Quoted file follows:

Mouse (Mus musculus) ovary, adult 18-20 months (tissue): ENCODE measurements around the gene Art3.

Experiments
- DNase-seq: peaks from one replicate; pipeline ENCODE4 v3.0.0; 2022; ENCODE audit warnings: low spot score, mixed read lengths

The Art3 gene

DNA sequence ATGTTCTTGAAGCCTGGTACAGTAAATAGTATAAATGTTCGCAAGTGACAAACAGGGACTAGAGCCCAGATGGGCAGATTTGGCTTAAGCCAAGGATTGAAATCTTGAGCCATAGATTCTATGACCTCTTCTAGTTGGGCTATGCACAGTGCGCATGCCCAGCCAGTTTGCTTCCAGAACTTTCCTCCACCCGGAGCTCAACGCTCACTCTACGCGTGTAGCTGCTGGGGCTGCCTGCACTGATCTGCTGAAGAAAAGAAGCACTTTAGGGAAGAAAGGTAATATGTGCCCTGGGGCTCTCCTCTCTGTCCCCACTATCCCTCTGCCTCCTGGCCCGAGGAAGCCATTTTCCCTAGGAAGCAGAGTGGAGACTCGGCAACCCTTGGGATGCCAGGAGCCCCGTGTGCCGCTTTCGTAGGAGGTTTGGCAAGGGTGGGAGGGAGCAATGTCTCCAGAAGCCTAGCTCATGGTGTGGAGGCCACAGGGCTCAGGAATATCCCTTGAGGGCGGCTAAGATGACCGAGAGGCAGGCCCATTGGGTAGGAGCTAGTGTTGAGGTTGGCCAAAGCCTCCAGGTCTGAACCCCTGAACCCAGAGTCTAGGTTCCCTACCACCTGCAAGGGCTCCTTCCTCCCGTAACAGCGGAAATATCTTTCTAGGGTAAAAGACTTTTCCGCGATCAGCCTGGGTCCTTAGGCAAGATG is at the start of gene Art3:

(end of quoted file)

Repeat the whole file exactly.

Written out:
Mouse (Mus musculus) ovary, adult 18-20 months (tissue): ENCODE measurements around the gene Art3.

Experiments
- DNase-seq: peaks from one replicate; pipeline ENCODE4 v3.0.0; 2022; ENCODE audit warnings: low spot score, mixed read lengths

The Art3 gene

DNA sequence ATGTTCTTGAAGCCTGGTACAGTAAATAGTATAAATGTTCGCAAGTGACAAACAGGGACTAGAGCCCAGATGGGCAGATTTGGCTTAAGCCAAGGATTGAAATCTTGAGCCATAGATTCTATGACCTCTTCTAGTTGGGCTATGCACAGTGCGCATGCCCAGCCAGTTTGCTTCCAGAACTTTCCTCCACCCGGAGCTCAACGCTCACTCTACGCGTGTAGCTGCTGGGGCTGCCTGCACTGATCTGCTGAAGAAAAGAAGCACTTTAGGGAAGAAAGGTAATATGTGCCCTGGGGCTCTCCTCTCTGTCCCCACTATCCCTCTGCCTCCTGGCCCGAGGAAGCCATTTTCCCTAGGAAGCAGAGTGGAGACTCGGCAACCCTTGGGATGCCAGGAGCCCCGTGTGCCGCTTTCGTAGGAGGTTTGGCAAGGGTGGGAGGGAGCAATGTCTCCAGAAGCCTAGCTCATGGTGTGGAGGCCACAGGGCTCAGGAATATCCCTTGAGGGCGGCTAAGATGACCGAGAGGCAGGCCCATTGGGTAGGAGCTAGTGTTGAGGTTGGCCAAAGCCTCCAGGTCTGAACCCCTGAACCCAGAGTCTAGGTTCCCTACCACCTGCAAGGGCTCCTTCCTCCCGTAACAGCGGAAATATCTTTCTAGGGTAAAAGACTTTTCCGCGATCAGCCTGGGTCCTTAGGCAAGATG is at the start of gene Art3: